They came shrouded by early-morning darkness near San Jose, Calif., equipped with night-vision goggles, AK-47s and an apparent lust to spill some transformer fluid. The snipers opened fire on the electrical substation, a critical “node” in the region’s grid, and disabled huge transformers.
It’s a dramatic and — as is any story about a group of people shooting into the night with assault rifles — scary tale. But in this case, grid operators were able to bypass the substation without cutting off power to Silicon Valley. Disaster averted.
When the attack happened last April, local law enforcement called it sabotage. This February, however, the Wall Street Journal whipped the news media into a frenzy with a report that has top officials calling it a “terror attack.” That prompted leading Democratic lawmakers to send a letter to energy regulators, asking them to consider raising security standards on the grid.
I say they are barking up the wrong tree. Yes, we should be concerned about the safety of our energy system. Yes, we should be putting some cash into making it more reliable and regulating it more strictly. But terrorism is not the greatest threat — far from it.
In the weeks before and after legislators sent their letter, our energy infrastructure was going haywire: A massive spill of a chemical used to wash coal left 300,000 people in West Virginia without potable water, and two other coal-related spills in the region soon followed. A natural gas well in Pennsylvania exploded, killing one worker and injuring another. And on Feb. 13, a major interstate gas pipeline exploded in Kentucky, leveling homes. In mid-February, snow and ice crippled the grid, taking out power to as many as 600,000 people.
Those are just the noticeable disasters. Every day, the energy infrastructure fails in some way or another, sometimes with major consequences. In 2012, the Western Grid alone suffered from 1,644 unplanned outages; 560 were caused by weather, 365 by human error — zero by vandals. And that pipeline explosion in Kentucky? It was hardly unusual. Between 1994 and 2013, 5,621 “significant incidents” involving gas, oil and other hazardous material pipelines in the United States resulted in 359 fatalities, 1,396 injuries, $6.8 billion in property damage and 3.6 million barrels of spilt stuff, mostly oil and natural gas.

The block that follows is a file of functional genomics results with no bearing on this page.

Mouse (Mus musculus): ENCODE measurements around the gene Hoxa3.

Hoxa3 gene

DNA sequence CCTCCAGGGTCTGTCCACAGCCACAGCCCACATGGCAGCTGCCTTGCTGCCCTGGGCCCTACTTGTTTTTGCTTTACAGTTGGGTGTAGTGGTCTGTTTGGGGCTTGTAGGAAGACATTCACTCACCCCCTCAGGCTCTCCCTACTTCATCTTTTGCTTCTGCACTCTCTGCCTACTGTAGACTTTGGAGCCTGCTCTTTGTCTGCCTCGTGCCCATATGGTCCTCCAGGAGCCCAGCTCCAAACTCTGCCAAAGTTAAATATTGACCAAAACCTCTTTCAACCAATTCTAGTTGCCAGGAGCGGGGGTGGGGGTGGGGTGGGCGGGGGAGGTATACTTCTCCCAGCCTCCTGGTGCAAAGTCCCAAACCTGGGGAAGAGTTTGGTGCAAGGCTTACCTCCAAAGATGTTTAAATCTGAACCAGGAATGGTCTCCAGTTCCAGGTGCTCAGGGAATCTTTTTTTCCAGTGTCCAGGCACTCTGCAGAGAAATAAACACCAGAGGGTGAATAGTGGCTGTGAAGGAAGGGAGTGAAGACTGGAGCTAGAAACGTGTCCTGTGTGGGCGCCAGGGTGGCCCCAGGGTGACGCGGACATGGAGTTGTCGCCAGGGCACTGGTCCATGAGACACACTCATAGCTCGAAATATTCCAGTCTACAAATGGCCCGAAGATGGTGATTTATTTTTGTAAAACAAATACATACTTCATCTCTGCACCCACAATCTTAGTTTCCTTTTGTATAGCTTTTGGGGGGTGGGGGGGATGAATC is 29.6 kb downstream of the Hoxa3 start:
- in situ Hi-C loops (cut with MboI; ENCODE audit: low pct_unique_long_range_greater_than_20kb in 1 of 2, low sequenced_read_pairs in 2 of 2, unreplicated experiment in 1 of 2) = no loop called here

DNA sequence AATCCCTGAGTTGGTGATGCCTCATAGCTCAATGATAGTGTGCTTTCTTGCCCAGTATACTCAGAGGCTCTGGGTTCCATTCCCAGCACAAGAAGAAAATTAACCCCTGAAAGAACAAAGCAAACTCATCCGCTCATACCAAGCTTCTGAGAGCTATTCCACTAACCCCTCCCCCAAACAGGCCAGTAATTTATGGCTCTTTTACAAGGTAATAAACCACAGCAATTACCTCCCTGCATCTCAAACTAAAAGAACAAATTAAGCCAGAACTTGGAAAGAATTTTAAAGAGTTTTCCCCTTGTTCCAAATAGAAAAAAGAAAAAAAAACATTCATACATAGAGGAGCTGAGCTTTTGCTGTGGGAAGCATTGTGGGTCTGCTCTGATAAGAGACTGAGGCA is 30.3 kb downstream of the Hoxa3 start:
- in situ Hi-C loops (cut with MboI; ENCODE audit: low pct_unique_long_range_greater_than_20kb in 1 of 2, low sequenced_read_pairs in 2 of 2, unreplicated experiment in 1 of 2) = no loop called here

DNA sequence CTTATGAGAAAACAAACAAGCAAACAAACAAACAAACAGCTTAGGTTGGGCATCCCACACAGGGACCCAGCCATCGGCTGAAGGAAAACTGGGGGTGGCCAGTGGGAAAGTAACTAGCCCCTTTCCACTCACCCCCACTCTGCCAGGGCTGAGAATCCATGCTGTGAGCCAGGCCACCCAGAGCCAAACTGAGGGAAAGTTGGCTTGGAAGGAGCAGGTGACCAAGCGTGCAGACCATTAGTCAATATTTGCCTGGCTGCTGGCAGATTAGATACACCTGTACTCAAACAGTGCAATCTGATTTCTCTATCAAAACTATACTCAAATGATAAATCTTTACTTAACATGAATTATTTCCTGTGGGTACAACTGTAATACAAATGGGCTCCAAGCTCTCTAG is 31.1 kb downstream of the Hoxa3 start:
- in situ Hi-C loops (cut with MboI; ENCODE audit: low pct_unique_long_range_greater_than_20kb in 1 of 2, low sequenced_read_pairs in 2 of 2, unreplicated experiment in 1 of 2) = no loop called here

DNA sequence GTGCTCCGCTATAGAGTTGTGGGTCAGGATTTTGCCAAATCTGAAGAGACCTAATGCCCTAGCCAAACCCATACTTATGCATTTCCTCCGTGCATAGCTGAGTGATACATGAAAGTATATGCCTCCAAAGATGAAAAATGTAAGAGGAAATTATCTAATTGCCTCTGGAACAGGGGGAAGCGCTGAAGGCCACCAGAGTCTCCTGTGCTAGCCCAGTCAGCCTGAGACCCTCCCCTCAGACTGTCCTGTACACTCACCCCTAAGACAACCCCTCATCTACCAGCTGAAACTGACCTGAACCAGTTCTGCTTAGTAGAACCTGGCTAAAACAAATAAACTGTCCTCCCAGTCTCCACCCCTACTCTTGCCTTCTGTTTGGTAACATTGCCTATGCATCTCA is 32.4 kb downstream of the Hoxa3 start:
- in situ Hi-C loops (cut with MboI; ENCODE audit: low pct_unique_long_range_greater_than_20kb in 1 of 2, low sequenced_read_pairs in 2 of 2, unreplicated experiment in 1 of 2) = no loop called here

Energy infrastructure terror, indeed.
Only terrorists, saboteurs or even just yahoos with guns aren’t the ones inflicting the nearly continuous damage. Nature, human error, old and tired infrastructure and a dearth of regulations are the culprits, along with the infrastructure itself. Over 126,000 miles of high-voltage transmission lines comprise the Western Grid alone, and 352,000 miles of natural gas, petroleum and CO2 pipelines crisscross the West, not to mention all of the power plants, oil and gas wells, substations, refineries and coal ash pits. It’s so pervasive that the landscape sometimes seems like a cyborg — half-natural, half-machine — with pipelines always under our feet and wires constantly slicing the sky.
Our energy systems are so big, complex and spread out that they are doomed to fail on occasion, sometimes in ways that ripple catastrophically through the system. The electrical grid is especially vulnerable to such cascading debacles, and that’s what has many people worried: If a tiny glitch over here can blot out the lights and air conditioners and commerce of millions over there, then a well-orchestrated terror attack could disable huge swaths of the nation and its economy. But other experts argue the opposite, saying that the very complexity of the system makes it difficult if not impossible to know which “nodes” of the grid need to be knocked out in order to trigger a cascade, or protected in order to prevent one.
We’d be better off focusing on making the grid resilient to the real threats of climate, weather, errant birds, human error and equipment glitches. That, in turn, would enable it to handle a terror attack, on the rare chance that one should ever occur.
We could start by encouraging the creation of micro-grids and distributed generation, because the less centralized our system becomes, the less vulnerable it will be to massive failure. We could encourage efficiency: The less energy we use, the lighter the burden we put on the infrastructure that produces and transports it. And we could stop worrying about guys with night-vision goggles and guns and go after the really scary folks — the corporations that skimp on infrastructure in order to save a buck, thereby imperiling not just our power supply, but our lives and the environment.
Jonathan Thompson is a contributor to Writers on the Range, an op ed syndicate of High Country News (hcn.org). He is a senior editor at High Country News, and lives in Durango, Colo.